Super Sons #2 Re-Reviewed
Written by: Peter J. Tomasi
Art by: Jorge Jimenez & Alejandro Sanchez
Publisher: DC Comics
The more I sat on it, the more I enjoyed the first issue of Super Sons. I wasn’t expecting to look forward to the next issue as much as I did. For Damian Wayne it was predictable that many would question this new direction for the character, but may be this is for the best. This is a character who is too held back by the way he was brought up to really take any proper steps into something that integrated him into the world around him.
Now moving into this next issue it was better that there was a name to this kid who they have decided to focus on. Just knowing this kid has the name Amazo makes all the difference from what we were seeing before which had little to no context. Things got dark here and I have to say that it took me by surprise. It was hard to put a finger on the audience for this book but this opening scene for Super Sons #2 made it loud and clear with what kind of threat Reggie can and will be to the world. Some details are still up in the air by the end of the issue, but at least this isn’t too much of a mystery intended to drag on. That is the worst thing you could do at the start of a new series this early. Some connections needed to be drawn and that came sooner than later.
Picking up from when Damian and Jonathan are caught by Lex Luthor, things didn’t quite go down like you thought in your head and that made this little conflict fun. Off the bat the reason why they were there in the first place wasn’t very clear. The unpredictability of Damian plays very big in everything that went both right and wrong about this break in. Clearly Damian underestimated Luthor, and Luthor didn’t seem all too prepared for what kind of trouble these two could cause him. Truthfully I was more surprised by the questions Luthor initially has for these two about who they were and what they wanted. That was the only thing off as Luthor doesn’t seem like the kind of guy to be that out of the loop on current events surrounding either Superman or Batman.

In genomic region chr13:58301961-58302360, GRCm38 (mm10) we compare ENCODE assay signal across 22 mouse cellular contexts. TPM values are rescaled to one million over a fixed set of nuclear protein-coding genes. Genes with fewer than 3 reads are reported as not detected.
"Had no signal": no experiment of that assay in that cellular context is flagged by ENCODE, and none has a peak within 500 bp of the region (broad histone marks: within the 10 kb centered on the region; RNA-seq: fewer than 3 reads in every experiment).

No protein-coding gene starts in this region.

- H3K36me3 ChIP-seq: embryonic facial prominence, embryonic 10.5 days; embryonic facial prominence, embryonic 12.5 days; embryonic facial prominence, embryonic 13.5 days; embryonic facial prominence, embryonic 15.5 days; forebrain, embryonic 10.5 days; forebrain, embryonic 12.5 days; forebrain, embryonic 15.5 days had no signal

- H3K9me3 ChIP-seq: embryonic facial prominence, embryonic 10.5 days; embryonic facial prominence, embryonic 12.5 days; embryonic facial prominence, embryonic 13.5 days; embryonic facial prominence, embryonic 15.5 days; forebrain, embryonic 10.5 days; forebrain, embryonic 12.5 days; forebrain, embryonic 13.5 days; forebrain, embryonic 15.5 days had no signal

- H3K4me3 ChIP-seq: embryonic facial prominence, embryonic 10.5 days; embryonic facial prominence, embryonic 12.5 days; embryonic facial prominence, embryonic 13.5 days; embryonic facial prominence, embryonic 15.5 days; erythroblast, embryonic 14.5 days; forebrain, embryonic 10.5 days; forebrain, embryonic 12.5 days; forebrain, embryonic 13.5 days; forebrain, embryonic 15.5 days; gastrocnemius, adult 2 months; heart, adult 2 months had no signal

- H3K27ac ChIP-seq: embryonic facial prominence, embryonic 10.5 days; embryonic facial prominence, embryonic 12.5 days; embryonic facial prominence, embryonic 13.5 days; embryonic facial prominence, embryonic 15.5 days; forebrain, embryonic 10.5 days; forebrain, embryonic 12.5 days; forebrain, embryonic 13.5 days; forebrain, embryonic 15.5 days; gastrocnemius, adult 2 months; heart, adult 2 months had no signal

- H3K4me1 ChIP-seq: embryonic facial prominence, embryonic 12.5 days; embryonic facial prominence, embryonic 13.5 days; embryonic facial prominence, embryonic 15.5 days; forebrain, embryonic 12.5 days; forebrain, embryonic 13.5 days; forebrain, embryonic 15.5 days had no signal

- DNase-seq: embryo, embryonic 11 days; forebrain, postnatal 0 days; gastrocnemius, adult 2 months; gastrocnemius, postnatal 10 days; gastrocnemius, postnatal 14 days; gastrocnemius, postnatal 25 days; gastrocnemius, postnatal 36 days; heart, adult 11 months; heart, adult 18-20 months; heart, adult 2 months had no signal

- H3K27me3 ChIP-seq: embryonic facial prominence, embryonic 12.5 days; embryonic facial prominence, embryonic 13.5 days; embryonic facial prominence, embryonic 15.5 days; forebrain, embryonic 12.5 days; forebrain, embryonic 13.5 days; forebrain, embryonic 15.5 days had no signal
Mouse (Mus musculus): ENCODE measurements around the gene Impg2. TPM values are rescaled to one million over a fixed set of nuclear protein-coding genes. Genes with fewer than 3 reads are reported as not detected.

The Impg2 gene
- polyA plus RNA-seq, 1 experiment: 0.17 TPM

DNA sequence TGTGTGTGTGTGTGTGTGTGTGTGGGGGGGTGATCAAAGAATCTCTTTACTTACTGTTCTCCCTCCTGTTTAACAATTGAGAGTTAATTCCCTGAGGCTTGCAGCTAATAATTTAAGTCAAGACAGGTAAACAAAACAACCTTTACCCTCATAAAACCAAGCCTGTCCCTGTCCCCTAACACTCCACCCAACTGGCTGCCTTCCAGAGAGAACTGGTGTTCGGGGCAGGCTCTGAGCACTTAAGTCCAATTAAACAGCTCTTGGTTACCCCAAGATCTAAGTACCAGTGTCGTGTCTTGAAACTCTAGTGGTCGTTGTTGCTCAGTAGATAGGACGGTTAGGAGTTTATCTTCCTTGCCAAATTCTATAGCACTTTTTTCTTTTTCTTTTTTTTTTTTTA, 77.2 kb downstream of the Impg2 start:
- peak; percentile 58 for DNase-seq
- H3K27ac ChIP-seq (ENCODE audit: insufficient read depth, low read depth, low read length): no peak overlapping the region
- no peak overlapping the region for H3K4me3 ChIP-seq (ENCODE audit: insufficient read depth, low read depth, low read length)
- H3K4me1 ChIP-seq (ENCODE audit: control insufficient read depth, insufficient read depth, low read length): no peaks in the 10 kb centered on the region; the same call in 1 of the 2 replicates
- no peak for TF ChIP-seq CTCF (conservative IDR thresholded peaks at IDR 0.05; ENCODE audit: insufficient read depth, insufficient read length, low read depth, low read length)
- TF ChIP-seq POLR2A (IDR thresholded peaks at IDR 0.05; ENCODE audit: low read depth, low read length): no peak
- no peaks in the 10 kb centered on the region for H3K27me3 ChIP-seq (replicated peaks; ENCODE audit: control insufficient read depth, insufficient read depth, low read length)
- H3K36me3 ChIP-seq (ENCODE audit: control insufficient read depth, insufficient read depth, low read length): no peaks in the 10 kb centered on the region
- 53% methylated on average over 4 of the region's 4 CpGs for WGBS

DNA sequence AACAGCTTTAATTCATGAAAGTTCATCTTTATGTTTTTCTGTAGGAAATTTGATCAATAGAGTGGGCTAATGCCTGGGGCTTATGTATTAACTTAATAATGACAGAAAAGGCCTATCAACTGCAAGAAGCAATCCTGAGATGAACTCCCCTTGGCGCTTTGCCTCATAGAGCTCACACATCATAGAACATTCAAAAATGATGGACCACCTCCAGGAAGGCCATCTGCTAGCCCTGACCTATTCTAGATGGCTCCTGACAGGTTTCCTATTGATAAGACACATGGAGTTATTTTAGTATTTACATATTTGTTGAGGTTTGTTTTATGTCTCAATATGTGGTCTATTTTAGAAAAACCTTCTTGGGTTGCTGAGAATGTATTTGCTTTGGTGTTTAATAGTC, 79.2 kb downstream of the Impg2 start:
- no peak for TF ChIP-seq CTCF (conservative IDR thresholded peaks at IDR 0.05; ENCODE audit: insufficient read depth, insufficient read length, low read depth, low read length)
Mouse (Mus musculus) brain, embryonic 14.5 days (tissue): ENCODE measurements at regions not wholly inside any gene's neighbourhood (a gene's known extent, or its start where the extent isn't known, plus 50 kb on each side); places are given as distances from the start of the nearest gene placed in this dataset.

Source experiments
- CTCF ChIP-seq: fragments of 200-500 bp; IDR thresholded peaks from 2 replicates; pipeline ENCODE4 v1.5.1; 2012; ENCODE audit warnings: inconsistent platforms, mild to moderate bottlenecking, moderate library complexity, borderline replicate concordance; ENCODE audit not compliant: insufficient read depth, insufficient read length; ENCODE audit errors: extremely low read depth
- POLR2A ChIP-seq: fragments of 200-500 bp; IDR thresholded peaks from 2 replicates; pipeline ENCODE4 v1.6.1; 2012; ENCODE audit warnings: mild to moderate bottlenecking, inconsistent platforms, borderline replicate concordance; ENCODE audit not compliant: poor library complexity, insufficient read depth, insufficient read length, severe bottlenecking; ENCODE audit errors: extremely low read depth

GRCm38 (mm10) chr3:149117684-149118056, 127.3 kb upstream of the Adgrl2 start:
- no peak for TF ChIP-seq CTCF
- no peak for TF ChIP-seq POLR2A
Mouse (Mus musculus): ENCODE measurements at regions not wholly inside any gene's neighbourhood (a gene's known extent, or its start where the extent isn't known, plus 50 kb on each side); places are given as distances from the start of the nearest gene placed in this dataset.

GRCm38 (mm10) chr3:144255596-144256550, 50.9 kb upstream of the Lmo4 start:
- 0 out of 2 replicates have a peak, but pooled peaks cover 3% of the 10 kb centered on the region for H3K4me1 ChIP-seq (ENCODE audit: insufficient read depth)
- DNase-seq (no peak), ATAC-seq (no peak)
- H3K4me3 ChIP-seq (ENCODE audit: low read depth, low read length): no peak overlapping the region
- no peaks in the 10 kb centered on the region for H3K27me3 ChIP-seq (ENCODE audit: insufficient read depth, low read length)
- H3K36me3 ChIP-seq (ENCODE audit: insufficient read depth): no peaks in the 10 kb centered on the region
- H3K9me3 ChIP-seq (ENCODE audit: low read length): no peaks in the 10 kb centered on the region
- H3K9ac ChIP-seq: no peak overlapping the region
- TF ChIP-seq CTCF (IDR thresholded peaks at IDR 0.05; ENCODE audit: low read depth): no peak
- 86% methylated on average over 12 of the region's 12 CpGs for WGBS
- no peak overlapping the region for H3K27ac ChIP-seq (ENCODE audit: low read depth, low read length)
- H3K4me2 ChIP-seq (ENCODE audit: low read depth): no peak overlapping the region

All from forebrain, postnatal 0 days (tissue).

The dynamic for these two continues to entertain because they are an unlikely match. You have Damian who is reckless in every sense of the word, and then you have Jonathan who couldn’t hurt a fly unless actually provoked. Yet together these two are very capable considering it is just a younger version of the classic Batman and Superman team-up.
The artwork for Super Sons continues to impress me more than anything else. The way this book is drawn gave you this sense of security that this might be a lighter story. If I may the word I would use might be cute in style. You weren’t seeing a Damian who was the mean kid until he springs into action. Honestly this is the first time someone has put the effort into him actually looking like his age. Though at the same time you were seeing a Superboy who is your average good boy. But where the art team catches you off guard is the way they capture the atmosphere surrounding this developing plot. You weren’t expecting the direction things would take with Reggie. The actions he took against his family, or the scene someone would run int when they discover what happened to this family at his hands. Sanchez continues to bring it all together visually through bold and vibrant colors. The flushed look he gives to those of Damian and Jonathan‘s age was nice for a start, though for this second issue Sanchez takes things a step further to address the actual tone of the book. It is he in general who sets the mood and that was vital at this stage.
“When I Grow Up” part two I believe pulls you in if the first issue left you in question of what this book has to offer. Super Sons clearly isn’t your average young heroes book. And for that reason I believe there is much more potential to what these two will get themselves into. The straight and narrow just isn’t Damian at the core, so the things he has put in motion while dragging Jonathan along for the ride is worth investing in.
Super Sons #2
- Clarity to plot
- Character dynamic explored
- Tone set for the story
- Odd questions from Luthor